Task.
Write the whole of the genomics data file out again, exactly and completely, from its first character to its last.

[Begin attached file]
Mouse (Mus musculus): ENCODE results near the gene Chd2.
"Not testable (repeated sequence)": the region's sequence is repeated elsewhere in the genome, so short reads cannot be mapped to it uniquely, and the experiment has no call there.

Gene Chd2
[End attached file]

Mouse (Mus musculus): ENCODE results near the gene Chd2.
"Not testable (repeated sequence)": the region's sequence is repeated elsewhere in the genome, so short reads cannot be mapped to it uniquely, and the experiment has no call there.

Gene Chd2